Dozens of activists took to the streets Friday in different Arab cities and towns across the country Saturday to protest a bill that would reduce the sound of the Muslim call to prayer, saying the proposed law would is an "assault on Islam and Christianity."
Arab activists gathered in the cities of Tel Aviv-Jaffa and Sakhnin in the north to protest what demonstrators called an Israeli attack on the Arab minority, and the "exploitation of religion to start religious wars in the region," according to Israeli-Arab news site Asshams. Protesters held signs that read "your racism is nasty and disgusting," and "we deplore the assault on Islam and Christianity."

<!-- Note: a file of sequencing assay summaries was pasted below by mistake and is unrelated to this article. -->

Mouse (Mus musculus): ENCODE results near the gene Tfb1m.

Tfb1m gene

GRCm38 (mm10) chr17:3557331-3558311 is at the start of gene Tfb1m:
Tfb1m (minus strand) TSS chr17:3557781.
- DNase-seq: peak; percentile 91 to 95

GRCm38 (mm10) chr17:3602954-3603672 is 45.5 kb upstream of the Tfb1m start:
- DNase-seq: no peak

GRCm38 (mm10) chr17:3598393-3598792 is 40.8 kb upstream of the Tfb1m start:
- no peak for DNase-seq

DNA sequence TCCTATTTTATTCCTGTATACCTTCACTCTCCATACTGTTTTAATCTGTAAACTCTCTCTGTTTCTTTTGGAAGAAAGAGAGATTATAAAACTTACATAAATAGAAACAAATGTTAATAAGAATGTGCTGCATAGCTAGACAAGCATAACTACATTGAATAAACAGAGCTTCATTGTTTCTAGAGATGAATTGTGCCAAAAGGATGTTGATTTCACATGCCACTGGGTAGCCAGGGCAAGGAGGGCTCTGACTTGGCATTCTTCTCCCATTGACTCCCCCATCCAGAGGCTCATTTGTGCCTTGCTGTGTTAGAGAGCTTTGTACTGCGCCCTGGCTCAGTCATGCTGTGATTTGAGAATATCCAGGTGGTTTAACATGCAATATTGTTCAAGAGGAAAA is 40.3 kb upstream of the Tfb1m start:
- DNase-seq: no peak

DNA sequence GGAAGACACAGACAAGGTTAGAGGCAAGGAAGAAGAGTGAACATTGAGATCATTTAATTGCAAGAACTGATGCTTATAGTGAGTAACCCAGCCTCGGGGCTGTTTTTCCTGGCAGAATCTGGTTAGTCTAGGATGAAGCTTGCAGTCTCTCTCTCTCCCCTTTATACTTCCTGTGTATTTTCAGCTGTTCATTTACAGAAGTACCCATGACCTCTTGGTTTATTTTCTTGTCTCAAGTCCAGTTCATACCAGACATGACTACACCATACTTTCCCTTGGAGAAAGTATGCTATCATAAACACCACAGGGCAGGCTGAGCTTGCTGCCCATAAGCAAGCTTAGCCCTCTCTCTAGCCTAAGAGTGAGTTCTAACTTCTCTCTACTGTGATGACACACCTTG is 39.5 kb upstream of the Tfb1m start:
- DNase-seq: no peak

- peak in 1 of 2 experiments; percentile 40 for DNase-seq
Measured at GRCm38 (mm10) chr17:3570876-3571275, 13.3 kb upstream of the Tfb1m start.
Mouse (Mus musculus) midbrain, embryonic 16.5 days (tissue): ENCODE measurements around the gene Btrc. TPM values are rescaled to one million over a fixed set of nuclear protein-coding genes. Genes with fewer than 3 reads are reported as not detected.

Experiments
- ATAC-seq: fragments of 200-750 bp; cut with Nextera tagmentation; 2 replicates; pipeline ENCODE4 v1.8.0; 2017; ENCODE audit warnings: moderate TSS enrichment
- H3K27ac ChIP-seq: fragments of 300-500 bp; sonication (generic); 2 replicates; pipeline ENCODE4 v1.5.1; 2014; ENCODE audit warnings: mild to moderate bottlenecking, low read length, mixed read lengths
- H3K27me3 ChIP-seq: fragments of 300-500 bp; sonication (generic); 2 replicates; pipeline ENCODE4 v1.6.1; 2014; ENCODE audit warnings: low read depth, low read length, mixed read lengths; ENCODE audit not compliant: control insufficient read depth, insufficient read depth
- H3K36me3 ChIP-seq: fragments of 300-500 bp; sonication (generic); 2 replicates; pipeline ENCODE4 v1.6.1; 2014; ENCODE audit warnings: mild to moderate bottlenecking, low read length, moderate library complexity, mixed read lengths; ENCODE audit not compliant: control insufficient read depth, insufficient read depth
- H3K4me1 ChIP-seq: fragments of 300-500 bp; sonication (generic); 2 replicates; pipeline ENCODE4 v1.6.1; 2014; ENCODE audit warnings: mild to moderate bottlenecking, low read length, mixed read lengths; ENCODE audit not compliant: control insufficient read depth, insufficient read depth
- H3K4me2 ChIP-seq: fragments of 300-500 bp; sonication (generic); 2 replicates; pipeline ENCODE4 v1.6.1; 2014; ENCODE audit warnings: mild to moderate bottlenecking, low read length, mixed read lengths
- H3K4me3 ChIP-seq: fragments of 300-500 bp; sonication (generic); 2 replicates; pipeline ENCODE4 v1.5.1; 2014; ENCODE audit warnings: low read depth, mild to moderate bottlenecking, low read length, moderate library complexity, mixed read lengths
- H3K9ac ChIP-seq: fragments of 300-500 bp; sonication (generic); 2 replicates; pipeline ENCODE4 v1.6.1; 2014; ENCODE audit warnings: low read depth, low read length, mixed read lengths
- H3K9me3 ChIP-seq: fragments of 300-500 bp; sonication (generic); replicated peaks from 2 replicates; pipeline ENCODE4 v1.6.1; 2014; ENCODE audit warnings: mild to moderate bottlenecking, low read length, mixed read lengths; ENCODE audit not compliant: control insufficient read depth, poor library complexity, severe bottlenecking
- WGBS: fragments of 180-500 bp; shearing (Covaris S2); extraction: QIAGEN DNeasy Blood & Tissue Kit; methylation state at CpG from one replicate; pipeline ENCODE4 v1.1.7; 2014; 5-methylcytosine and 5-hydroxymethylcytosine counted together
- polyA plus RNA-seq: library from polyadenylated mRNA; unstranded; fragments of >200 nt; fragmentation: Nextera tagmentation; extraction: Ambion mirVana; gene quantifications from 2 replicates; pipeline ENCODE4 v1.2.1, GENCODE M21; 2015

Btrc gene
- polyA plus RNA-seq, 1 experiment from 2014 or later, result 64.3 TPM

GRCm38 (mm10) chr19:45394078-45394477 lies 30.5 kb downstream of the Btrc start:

The bill would also affect Christian church bells in addition to the Muslim call to prayer in addition to any loud noise emanating from houses of prayer.
The so-called "muezzin bill" was proposed by Israel Beiteinu MK Anastasia Michaeli and has support from Prime Minister Binyamin Netanyahu. It would ban the use of loudspeakers to project the call, a ubiquitous sound throughout the Middle East.
According to Michaeli, the call to prayer, called the idhan in Arabic, disturbs many city residents living close to mosques, especially in the early hours of the morning when the first of the five daily prayers is announced by the muezzin shortly before dawn.